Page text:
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Flowers in Giselle


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The recent run of the RB’s Giselle has prompted a lot of thoughts about the imagery of flowers in the ballet. I thought it might be interesting to discuss how this is used in different productions. In the 19th century, different types of flowers would have been recognised as carrying specific meanings which are not so well remembered today.

Giselle tests Albrecht’s fidelity by picking the petals of a flower (he loves me: he loves me not). This flower grows right outside her house. It looks like it is some kind of daisy. (The daisy was supposedly a symbol of innocence and purity).

In Peter Wright’s production, Giselle gives Bathilde a small posy when introduced to her. It looks like it might be the just same kind of daisies.

Giselle is crowned with flowers as the Queen of the Harvest (though it’s not so easy to tell exactly what these are – thoughts anyone?).

The flower imagery really takes off in Act 2 however. Hilarion does not leave flowers at the grave in the Wright production, but a bare wreath of twigs.  Albrecht brings a huge bouquet of lilies.

Myrtha picks two sprigs of flowers which seem to be instrumental in calling up the spirit of Giselle. According to Beaumont’s account of the libretto in The Ballet called Giselle these are supposed to be rosemary.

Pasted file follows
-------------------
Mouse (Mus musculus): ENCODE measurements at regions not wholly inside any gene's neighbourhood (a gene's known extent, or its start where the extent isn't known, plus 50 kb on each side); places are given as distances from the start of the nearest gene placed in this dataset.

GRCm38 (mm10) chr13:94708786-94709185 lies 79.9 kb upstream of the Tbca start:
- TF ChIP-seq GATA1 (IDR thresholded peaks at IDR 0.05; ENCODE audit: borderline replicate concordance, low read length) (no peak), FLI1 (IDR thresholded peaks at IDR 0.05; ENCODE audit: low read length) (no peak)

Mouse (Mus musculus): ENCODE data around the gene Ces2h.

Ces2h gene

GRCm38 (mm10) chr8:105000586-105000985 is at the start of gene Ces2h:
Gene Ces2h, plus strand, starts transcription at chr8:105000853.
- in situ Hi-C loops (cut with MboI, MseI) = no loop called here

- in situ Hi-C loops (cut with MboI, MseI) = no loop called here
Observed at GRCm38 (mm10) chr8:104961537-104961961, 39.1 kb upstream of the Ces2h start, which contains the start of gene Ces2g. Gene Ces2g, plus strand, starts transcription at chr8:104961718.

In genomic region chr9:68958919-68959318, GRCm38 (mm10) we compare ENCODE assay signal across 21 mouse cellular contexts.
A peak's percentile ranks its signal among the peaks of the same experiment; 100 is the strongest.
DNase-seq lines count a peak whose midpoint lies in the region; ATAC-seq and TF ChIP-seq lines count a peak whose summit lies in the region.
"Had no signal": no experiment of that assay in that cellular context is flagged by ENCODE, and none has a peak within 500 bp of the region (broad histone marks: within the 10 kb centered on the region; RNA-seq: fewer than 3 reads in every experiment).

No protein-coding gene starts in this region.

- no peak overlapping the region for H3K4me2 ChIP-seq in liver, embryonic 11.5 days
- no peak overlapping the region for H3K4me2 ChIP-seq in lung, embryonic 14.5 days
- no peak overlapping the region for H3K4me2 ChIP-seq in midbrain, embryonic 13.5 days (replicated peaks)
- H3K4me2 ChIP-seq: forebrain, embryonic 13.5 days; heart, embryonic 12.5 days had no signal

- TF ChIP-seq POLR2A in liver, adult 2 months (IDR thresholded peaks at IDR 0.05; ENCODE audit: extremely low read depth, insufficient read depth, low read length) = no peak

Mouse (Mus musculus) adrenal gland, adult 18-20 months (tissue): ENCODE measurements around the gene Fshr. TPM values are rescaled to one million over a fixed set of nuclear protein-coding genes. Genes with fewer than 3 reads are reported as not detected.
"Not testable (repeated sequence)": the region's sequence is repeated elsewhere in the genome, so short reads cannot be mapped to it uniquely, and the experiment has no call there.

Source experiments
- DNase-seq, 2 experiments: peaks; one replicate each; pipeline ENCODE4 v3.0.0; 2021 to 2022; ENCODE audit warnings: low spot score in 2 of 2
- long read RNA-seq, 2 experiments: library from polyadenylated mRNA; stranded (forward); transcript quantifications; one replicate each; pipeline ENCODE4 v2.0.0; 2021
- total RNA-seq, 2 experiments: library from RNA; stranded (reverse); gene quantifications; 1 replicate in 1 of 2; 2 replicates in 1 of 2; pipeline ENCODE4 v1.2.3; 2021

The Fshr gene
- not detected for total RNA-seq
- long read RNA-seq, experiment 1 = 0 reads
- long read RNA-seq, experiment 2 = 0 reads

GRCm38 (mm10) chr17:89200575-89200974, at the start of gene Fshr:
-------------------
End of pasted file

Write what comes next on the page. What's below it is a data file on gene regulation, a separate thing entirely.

Giselle showers Albrecht with lilac flowers as part of their duet.  (At least I thought they were lilac – but these  are unlikely to be in flower in the early autumn at the time of the grape harvest, but then we are in Balletland).

Myrtha in some productions holds a branch which seems to symbolise her power. I think in the Mariinsky version this is seen to wilt when confronted with Giselle’s protecting love.  It doesn’t make an appearance in the RB’s current version.

Finally of course, Giselle lets fall a small white flower as she returns to the grave. Are we to read this as another daisy like flower (as in he loves me, he loves me not) or is another flower with a different meaning intended here?

Does anyone recall other flower symbols in productions of Giselle ? 

 

Edited by Lynette H
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Thanks Lynette.  I vaguely recall discussion of the symbolism of flowers in a Giselle programme from way back but haven't as yet found it.

 

The Royal Opera House website includes the following which may be of interest:

http://www.roh.org.uk/news/petal-power-some-flowery-moments-in-ballet

 

There's also an article about flowers in the Paris Opera Ballet's Giselle - different flowers:

http://michellepotter.org/articles/giselle-and-the-paris-opera-ballet